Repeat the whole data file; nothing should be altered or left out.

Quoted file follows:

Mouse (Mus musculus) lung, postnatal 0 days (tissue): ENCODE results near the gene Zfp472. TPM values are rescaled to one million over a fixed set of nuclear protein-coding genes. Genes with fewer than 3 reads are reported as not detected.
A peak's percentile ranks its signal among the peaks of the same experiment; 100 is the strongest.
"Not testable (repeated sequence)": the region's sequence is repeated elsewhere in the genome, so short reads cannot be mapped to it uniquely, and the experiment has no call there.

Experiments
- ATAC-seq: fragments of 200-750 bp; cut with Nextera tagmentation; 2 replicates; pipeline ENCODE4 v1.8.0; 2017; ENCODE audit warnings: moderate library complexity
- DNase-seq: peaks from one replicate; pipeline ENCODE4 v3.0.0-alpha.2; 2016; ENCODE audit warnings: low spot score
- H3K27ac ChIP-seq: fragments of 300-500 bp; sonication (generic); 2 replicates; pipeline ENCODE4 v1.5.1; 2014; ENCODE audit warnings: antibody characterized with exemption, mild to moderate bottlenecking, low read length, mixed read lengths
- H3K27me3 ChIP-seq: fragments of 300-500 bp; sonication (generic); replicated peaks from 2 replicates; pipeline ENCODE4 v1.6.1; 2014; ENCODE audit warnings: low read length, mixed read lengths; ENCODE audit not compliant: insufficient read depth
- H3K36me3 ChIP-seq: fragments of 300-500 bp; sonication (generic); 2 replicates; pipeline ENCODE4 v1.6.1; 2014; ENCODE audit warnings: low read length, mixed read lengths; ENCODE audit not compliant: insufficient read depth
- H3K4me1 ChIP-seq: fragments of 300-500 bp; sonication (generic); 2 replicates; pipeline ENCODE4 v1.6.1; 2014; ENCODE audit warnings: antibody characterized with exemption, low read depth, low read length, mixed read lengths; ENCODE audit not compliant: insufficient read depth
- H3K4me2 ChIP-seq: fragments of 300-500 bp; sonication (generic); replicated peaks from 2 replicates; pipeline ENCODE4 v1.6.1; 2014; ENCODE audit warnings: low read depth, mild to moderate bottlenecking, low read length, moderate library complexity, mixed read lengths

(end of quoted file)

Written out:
Mouse (Mus musculus) lung, postnatal 0 days (tissue): ENCODE results near the gene Zfp472. TPM values are rescaled to one million over a fixed set of nuclear protein-coding genes. Genes with fewer than 3 reads are reported as not detected.
A peak's percentile ranks its signal among the peaks of the same experiment; 100 is the strongest.
"Not testable (repeated sequence)": the region's sequence is repeated elsewhere in the genome, so short reads cannot be mapped to it uniquely, and the experiment has no call there.

Experiments
- ATAC-seq: fragments of 200-750 bp; cut with Nextera tagmentation; 2 replicates; pipeline ENCODE4 v1.8.0; 2017; ENCODE audit warnings: moderate library complexity
- DNase-seq: peaks from one replicate; pipeline ENCODE4 v3.0.0-alpha.2; 2016; ENCODE audit warnings: low spot score
- H3K27ac ChIP-seq: fragments of 300-500 bp; sonication (generic); 2 replicates; pipeline ENCODE4 v1.5.1; 2014; ENCODE audit warnings: antibody characterized with exemption, mild to moderate bottlenecking, low read length, mixed read lengths
- H3K27me3 ChIP-seq: fragments of 300-500 bp; sonication (generic); replicated peaks from 2 replicates; pipeline ENCODE4 v1.6.1; 2014; ENCODE audit warnings: low read length, mixed read lengths; ENCODE audit not compliant: insufficient read depth
- H3K36me3 ChIP-seq: fragments of 300-500 bp; sonication (generic); 2 replicates; pipeline ENCODE4 v1.6.1; 2014; ENCODE audit warnings: low read length, mixed read lengths; ENCODE audit not compliant: insufficient read depth
- H3K4me1 ChIP-seq: fragments of 300-500 bp; sonication (generic); 2 replicates; pipeline ENCODE4 v1.6.1; 2014; ENCODE audit warnings: antibody characterized with exemption, low read depth, low read length, mixed read lengths; ENCODE audit not compliant: insufficient read depth
- H3K4me2 ChIP-seq: fragments of 300-500 bp; sonication (generic); replicated peaks from 2 replicates; pipeline ENCODE4 v1.6.1; 2014; ENCODE audit warnings: low read depth, mild to moderate bottlenecking, low read length, moderate library complexity, mixed read lengths